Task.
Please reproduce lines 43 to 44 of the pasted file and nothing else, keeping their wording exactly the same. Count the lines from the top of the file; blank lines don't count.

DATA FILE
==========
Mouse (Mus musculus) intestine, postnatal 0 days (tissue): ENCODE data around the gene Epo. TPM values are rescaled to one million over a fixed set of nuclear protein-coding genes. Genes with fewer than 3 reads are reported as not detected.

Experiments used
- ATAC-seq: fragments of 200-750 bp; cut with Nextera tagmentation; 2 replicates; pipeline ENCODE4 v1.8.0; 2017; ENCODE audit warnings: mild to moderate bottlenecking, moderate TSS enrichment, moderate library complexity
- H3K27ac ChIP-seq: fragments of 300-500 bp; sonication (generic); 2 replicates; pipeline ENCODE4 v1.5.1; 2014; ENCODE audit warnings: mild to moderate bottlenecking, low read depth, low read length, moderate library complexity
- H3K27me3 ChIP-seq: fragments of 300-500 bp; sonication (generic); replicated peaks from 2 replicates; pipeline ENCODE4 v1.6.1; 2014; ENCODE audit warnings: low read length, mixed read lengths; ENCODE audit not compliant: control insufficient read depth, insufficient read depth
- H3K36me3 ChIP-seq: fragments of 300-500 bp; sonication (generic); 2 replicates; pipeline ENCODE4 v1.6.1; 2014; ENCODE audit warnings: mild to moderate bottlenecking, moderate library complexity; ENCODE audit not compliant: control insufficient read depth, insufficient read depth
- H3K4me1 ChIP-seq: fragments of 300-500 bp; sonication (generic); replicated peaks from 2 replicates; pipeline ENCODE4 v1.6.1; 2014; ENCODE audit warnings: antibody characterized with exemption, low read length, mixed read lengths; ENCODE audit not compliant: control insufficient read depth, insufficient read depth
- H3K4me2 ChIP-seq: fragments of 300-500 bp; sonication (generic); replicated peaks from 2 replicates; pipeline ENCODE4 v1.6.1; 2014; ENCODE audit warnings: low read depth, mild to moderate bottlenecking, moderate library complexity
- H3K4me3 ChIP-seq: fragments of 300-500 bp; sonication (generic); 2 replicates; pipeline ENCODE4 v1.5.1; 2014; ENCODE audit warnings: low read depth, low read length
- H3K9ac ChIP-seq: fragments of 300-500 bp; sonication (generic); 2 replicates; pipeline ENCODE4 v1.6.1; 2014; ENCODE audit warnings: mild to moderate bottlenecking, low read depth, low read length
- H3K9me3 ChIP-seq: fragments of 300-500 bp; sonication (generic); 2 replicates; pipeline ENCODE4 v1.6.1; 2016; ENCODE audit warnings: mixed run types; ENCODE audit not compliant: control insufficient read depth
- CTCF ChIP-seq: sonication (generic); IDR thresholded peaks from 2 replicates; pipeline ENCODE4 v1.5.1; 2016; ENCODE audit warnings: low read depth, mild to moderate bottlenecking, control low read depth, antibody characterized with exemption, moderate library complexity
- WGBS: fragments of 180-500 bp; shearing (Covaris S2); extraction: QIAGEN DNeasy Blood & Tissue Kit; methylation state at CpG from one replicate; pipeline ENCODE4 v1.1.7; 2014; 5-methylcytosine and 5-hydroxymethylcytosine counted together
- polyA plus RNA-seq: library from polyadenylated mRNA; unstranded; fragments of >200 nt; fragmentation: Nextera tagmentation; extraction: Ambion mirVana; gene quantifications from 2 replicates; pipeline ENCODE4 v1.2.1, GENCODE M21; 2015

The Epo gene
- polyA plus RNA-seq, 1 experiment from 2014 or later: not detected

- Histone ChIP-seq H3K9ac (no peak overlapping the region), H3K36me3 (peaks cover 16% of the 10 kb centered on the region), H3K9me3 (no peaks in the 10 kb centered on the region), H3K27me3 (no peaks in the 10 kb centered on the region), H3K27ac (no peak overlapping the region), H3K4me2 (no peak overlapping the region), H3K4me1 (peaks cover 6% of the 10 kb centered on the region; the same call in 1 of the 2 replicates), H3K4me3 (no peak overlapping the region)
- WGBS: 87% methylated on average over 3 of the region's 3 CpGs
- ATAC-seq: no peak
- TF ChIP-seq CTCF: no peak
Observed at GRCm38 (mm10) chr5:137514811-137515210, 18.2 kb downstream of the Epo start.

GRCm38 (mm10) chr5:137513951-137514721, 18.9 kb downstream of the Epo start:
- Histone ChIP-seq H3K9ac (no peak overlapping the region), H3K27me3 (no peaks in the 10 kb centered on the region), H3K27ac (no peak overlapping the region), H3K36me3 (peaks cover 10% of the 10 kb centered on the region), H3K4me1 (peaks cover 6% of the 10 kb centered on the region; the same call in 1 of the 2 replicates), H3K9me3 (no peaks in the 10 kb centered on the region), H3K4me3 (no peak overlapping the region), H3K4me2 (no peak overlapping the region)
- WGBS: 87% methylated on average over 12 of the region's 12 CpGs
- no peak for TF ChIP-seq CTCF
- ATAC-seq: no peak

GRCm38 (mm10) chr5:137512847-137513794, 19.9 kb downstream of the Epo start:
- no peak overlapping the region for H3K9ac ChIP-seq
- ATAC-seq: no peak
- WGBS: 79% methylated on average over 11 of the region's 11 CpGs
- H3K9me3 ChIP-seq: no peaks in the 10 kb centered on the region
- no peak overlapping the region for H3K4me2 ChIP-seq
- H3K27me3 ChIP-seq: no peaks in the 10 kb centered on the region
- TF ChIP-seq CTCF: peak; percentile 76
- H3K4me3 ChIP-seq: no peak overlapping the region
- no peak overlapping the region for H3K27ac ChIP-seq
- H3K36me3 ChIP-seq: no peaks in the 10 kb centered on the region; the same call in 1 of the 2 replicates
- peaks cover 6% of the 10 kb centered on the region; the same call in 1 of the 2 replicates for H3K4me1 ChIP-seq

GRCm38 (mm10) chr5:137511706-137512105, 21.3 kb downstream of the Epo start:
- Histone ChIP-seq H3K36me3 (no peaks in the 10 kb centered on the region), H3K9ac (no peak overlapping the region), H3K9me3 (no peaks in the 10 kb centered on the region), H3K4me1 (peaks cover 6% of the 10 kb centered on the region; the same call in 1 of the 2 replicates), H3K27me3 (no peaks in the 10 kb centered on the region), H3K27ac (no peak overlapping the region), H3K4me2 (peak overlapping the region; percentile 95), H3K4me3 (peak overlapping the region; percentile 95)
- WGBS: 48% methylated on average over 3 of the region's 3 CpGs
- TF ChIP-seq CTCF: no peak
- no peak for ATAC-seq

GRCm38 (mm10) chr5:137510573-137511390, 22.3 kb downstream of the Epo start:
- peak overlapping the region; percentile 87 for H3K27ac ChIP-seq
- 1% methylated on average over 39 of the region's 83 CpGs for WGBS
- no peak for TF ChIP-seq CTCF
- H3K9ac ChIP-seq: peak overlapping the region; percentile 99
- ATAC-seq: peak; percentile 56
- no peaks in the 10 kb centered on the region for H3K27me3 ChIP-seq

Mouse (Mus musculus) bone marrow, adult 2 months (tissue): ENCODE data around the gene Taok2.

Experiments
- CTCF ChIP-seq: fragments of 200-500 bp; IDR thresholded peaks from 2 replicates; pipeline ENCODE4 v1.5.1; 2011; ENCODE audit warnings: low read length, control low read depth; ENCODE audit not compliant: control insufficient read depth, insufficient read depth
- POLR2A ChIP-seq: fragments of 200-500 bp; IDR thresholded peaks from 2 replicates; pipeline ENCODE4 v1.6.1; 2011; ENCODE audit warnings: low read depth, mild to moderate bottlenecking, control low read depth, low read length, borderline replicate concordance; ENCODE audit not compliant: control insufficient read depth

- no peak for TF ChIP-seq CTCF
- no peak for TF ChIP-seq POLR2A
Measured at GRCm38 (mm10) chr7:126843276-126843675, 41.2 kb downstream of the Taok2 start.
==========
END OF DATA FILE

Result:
- no peak for ATAC-seq

GRCm38 (mm10) chr5:137510573-137511390, 22.3 kb downstream of the Epo start: